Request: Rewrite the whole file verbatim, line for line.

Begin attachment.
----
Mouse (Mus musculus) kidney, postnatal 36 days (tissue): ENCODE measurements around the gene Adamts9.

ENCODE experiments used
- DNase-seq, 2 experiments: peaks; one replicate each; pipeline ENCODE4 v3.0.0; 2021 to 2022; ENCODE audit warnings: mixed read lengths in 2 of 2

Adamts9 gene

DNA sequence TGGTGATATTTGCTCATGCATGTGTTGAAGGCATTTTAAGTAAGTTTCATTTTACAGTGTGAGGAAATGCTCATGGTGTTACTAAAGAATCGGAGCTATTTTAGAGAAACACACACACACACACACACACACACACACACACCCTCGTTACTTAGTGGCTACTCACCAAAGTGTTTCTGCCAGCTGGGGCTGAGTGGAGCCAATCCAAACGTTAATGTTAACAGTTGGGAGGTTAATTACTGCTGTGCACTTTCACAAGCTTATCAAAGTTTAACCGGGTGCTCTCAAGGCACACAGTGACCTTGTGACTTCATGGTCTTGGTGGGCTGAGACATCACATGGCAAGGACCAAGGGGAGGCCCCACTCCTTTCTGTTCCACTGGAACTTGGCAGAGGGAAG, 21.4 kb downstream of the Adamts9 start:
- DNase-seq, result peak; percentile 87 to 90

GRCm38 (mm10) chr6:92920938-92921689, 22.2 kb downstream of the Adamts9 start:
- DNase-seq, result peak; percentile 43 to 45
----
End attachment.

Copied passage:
Mouse (Mus musculus) kidney, postnatal 36 days (tissue): ENCODE measurements around the gene Adamts9.

ENCODE experiments used
- DNase-seq, 2 experiments: peaks; one replicate each; pipeline ENCODE4 v3.0.0; 2021 to 2022; ENCODE audit warnings: mixed read lengths in 2 of 2

Adamts9 gene

DNA sequence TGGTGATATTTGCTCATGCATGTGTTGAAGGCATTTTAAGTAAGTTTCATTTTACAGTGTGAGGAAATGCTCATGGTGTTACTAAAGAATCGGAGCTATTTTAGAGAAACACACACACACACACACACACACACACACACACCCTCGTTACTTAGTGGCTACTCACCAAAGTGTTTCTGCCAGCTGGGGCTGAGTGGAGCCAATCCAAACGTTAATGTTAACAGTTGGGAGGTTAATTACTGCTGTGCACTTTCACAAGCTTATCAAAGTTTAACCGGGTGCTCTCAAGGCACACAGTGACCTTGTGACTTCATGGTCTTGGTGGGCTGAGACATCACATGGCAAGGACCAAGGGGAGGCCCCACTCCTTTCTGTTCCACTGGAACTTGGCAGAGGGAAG, 21.4 kb downstream of the Adamts9 start:
- DNase-seq, result peak; percentile 87 to 90

GRCm38 (mm10) chr6:92920938-92921689, 22.2 kb downstream of the Adamts9 start:
- DNase-seq, result peak; percentile 43 to 45